NEW YORK Senior executives in the food and beverage industry, including manufacturers, distributors and bottlers, are optimistic they will see improved revenue, profitability and a better labor picture in 2010, according to a new survey from KPMG LLP, an audit, tax and advisory firm.
The KPMG study, which surveyed 65 chief executives or other C-level officials in the food and beverage industry between May and July, found 72 percent of respondents said they expect business conditions to improve in 2010, with 72 percent also expecting stronger revenue and 65 percent expecting improved profitability.
“These survey results show a cautiously optimistic outlook from industry execs, even as the underlying volatility in the food and beverage sector — based on companies wrestling with the sting of higher costs, shrinking consumer spending, and working capital constraint — continues to develop,” said Patrick Dolan, KPMG's head of the national food and drink practice. “With the food and beverage industry in the midst of potentially disruptive change — led by accelerating technological, social, and economic shifts — the executives surveyed are still upbeat about their future, though much hard work remains.”
The manufactures, distributors and packagers that participated in this survey have been hit by increased raw material costs and higher fuel costs. The restaurant industry that they serve also has been hard hit by reduced consumer spending and their own increased operating costs, creating a double-whammy for the foodservice industry. Both sectors have experienced business closures and bankruptcies, from Bennigan’s Chapter 7 bankruptcy in July 2008 to chicken producer Pilgrim’s Pride's Chapter 11 filing in December 2008.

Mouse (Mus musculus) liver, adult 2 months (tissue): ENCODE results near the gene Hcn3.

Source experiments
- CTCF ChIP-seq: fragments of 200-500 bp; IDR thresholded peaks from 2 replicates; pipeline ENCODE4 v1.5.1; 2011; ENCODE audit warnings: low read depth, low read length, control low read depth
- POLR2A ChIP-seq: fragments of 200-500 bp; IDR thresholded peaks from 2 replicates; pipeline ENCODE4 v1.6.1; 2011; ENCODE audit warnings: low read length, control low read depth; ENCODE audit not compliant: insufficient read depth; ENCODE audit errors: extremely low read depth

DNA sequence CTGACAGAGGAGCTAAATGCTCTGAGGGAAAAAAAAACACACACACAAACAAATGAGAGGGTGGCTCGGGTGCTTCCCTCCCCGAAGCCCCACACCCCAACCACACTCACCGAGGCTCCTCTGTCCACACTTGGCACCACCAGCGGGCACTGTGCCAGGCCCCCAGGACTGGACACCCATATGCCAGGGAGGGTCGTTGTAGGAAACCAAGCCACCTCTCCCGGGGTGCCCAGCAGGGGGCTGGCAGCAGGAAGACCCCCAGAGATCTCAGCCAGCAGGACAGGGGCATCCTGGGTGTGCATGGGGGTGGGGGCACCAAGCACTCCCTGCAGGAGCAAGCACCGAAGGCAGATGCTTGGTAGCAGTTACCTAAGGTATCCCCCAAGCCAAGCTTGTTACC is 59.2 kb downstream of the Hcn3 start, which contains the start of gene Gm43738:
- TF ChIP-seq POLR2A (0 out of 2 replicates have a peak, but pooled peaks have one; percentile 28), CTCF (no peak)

When survey respondents were asked to identify the triggers they think will spur an economic recovery in the United States, the top three factors were increased consumer spending, 46 percent; an improved employment environment, 46 percent; and improved consumer confidence, 45 percent.
Notably, 60 percent of the respondents said they thought the food and beverage industry would fully recover ahead of the U.S. economy. Also, 65 percent of food and beverage executives surveyed believe their business is currently well-poised to take advantage of an economic recovery.
“Current industry business models are under intense pressure but our experience with food and beverage companies finds that those that translate customer understanding into value and cost-effective innovation ... can better withstand the system shocks created by market volatility,” Dolan said.
To adjust to the downturn, survey respondents said they had already undertaken headcount reductions and invested in improved IT systems to help reduce costs.
KPMG said about 20 percent of respondents work for food and beverage companies with annual revenue exceeding $1 billion; 29 percent represented companies with annual revenue between $250 million and $1 billion; and 51 percent represented companies with annual revenue below $250 million. Clarion Research Inc. conducted the survey and compiled the data for KPMG.